In the Matter of the Appeal of:


One Thorndal Circle

Darien, CT 06820

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Docket No.




The Occupational Safety and Health Appeals Board (Board), acting pursuant to authority vested in it by the California Labor Code and having granted the petition for reconsideration filed in the above-entitled matter by the Division of Occupational Safety and Health (the Division), makes the following decision after reconsideration.


From December 18, 1996 through January 8, 1997 Jagdev Dhillon, a representative of the Division, conducted an inspection at a place of employment maintained by Brink's, Incorporated (Employer) at 798 North Batavia, Orange, California. The Division issued the Citation on January 10, 1997 alleging a general violation of section 3203(a)1 [illness and injury prevention plan] with proposed a civil penalty of $560. The Division served Employer at its Orange, California branch office. The Division did not serve Employer's attorneys, who had represented Employer during the inspection.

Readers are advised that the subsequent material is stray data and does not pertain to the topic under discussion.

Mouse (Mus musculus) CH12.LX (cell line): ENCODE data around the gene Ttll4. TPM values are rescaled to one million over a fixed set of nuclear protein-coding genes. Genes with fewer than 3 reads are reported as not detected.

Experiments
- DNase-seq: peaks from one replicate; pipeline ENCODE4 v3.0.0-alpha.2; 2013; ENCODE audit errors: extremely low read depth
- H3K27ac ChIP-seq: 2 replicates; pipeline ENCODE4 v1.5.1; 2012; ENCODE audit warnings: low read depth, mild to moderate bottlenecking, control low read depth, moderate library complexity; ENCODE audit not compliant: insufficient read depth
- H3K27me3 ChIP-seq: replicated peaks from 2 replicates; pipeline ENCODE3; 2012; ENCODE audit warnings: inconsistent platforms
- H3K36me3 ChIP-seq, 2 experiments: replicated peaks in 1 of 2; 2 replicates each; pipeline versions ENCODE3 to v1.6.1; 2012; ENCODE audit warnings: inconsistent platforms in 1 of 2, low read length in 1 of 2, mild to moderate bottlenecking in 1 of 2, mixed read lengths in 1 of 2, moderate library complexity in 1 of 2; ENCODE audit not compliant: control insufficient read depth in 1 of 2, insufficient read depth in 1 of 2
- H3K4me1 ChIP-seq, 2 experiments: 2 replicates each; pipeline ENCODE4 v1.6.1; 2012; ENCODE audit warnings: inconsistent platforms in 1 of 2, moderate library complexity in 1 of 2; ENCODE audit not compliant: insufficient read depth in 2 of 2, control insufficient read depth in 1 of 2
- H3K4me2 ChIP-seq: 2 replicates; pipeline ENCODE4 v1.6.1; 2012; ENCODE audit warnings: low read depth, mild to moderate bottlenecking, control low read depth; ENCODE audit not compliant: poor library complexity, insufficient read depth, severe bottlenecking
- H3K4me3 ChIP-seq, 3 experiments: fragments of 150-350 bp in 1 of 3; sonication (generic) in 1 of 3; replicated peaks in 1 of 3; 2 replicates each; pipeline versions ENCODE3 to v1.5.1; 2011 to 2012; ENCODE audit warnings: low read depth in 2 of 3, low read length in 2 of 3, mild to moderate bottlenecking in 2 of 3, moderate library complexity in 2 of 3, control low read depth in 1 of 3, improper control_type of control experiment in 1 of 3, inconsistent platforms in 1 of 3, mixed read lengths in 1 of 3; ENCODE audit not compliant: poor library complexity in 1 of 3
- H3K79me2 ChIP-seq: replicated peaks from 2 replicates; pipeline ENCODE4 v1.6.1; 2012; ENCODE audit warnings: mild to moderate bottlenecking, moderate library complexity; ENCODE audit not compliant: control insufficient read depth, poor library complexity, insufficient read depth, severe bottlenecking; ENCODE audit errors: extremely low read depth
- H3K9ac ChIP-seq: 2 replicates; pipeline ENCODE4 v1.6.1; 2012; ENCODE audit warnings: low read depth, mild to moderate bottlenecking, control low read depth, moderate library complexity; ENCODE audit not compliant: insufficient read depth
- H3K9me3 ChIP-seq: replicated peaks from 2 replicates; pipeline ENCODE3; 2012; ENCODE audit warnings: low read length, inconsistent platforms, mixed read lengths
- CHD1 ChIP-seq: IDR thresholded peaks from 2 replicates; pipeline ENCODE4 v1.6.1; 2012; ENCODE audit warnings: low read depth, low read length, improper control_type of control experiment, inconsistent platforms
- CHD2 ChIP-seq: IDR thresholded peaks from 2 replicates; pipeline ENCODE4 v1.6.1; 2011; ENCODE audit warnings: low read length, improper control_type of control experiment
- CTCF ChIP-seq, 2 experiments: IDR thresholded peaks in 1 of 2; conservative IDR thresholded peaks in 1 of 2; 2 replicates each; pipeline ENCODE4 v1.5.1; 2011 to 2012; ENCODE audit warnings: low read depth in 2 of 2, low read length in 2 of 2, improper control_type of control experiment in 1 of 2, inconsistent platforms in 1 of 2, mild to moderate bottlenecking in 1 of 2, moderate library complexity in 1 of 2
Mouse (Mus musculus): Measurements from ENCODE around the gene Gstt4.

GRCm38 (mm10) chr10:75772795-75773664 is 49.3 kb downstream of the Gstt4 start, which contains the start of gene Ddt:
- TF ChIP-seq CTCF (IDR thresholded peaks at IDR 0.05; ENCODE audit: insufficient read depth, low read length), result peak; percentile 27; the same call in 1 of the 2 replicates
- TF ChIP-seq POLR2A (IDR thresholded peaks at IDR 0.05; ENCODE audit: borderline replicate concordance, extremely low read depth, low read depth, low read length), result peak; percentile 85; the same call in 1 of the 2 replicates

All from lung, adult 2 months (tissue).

On March 17, 1997 Dhillon conducted a follow-up inspection at Employer's place of employment because Employer had not advised the Division that the violation had been abated. A notification of failure to abate (the notification) was issued on April 4, 1997 with a proposed a civil penalty of $5,625. Employer timely appealed the notification.

At a prehearing conference, Employer stated that it would file a motion with the Board to appeal the underlying citation because the citation had not been served on Employer's attorney. The motion was filed on November 21, 1997. The Division did not file an answer to Employer's motion.